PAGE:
The Case of the Running ‘Bling’

As with any sport, the running world has it's own set of controversial debates and hot button topics among its community and athletes. And right up there next to "should headphones be allowed at races?" debate, is the case of the racing "bling".

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As with any sport, the running world has it’s own set of controversial debates and hot button topics among its community and athletes. And right up there next to “should headphones be allowed at races?” debate, is the case of the racing “bling”.

Bling. Hardware. Buckles. Medals.

These days it seems finishers medals are as abundant and as freely given as the paper cups of water served at race aid stations. Once reserved solely for race winners, medals are now more often than not handed to absolutely anyone who participates in a given race, regardless of placement, regardless of race distance, and in some cases, regardless if the runner even crosses the finish line at all. Here are just a few examples:

RunDisney races, notorious for their strict cutoff times and sweeper “balloon ladies“, are widely known for pulling participants who cannot maintain the required pace out of the race long before the finish line, yet giving them finishers medals anyway.

Spartan Race, an obstacle course race series known for penalizing people who cannot finish an obstacle with grueling burpees, does not referee the open course, and therefore gives medals to anyone who crosses the finish line…even if they didn’t complete the required obstacles and/or penalties that comprise the race.

– Speaking of finish line, in the case of the ever popular “virtual races”, you don’t even need a finish line anymore. Send your money to the virtual race organizer, and in turn they will send you a finishers medal, without you even having to ever leave your computer desk chair.

-In the ultra running community, belt buckles were traditionally given to runners who completed a 100 mile race. Now buckles are often given to those who run shorter distances, such as 100K, 50 miles, 50K, or even less. In fact, you can even earn yourself a belt buckle simply for promising to run 100 miles in the course of a month (see the virtual races above).

As a result of these examples and more, there is often heated discussion among runners over who truly “earned” their medal, and who did not. Runners who feel their achievements are diminished by others who didn’t put in as much effort as they did on the same course. To throw fuel onto the fire, we’ve got a subculture of runners who claim they solely run for the sake of collecting new medals. And who can blame these “bling runners“, really, with races competing with each other to see who can have the largest, gaudiest, and most medals? The traditional runners, that’s who will roll their eyes. These devout runners claim they don’t need any sort of material trinket to validate their accomplishments.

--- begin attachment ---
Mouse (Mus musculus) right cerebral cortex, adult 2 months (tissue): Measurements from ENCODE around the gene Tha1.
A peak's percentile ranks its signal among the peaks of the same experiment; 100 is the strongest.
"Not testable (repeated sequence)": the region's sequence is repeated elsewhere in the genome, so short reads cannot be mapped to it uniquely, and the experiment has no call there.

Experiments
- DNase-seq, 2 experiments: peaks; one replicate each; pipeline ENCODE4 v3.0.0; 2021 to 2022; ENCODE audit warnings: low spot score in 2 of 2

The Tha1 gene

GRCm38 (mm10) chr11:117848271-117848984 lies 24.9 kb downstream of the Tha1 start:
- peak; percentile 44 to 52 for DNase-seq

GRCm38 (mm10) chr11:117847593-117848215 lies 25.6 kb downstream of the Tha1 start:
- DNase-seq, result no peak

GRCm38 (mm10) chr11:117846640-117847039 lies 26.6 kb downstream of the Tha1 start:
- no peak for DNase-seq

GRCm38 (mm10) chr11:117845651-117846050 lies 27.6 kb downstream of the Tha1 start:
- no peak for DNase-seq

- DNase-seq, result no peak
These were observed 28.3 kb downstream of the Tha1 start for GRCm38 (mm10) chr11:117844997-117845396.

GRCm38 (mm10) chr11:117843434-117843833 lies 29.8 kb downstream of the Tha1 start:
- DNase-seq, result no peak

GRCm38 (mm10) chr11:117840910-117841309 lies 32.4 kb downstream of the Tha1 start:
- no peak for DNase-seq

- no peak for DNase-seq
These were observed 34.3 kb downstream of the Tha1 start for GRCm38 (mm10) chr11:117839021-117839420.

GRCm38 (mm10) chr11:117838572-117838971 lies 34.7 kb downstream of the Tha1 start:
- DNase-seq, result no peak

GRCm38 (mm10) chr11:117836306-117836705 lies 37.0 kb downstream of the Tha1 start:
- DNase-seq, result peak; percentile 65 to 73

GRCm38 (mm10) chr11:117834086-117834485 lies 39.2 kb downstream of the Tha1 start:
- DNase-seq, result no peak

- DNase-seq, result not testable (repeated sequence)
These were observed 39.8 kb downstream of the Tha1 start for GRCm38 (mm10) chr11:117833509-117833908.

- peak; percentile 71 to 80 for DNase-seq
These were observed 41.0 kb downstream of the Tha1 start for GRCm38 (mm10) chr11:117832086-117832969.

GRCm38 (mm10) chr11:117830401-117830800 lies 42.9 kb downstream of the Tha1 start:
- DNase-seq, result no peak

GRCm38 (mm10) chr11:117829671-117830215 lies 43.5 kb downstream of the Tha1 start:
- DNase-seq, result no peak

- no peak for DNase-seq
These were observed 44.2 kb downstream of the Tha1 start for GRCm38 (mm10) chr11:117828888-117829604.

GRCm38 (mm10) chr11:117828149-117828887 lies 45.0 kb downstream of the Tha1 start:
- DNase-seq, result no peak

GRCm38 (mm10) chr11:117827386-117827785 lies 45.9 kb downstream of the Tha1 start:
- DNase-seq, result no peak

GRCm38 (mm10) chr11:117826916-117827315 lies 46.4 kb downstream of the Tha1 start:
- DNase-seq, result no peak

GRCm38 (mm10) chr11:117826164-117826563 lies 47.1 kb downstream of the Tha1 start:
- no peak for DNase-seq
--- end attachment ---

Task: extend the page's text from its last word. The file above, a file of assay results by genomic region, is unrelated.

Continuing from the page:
It’s enough to make your head spin, and wonder why any of it truly matters in the first place. After all, unless you’ve won a Gold in the Olympics, a finisher’s medal is truly just a cheaply manufactured trinket.

Or is it?

The thing I’ve always loved about running and racing is that even though the community is huge, the sport itself is 100% individual. Sure, coaches can provide you with tools and knowledge to become a better runner, and teammates can provide you with the inspiration and motivation to get out there. But no one can put in the training for you, and no one can cross the finish line for you. YOU have to do the work.

Therefore, in my opinion, your race is YOUR race, end of story. You know the effort you put into running that race on that day. You know if you completed the tasks required of the race. And you know the training and the hardships you went through to get to the finish line…or even just the starting line for that matter.

So whatever that medal means to you (or doesn’t mean to you, for that matter): own it.

If it is a representation of overcoming difficulties and achieving something you never thought you’d be able to attempt, never mind accomplish, then display that medal proudly.

If it is simply a material trinket that will never embody the experience of that race for you, then toss it in a drawer, donate it, or don’t even accept the medal in the first place.  Do the same if in your heart you feel you fell short or for some reason didn’t honestly earn that medal.

But regardless of what you do or what that medal means to you, don’t let someone else’s opinions nor actions take away from how you feel about YOUR accomplishment.

It’s your bling: own it.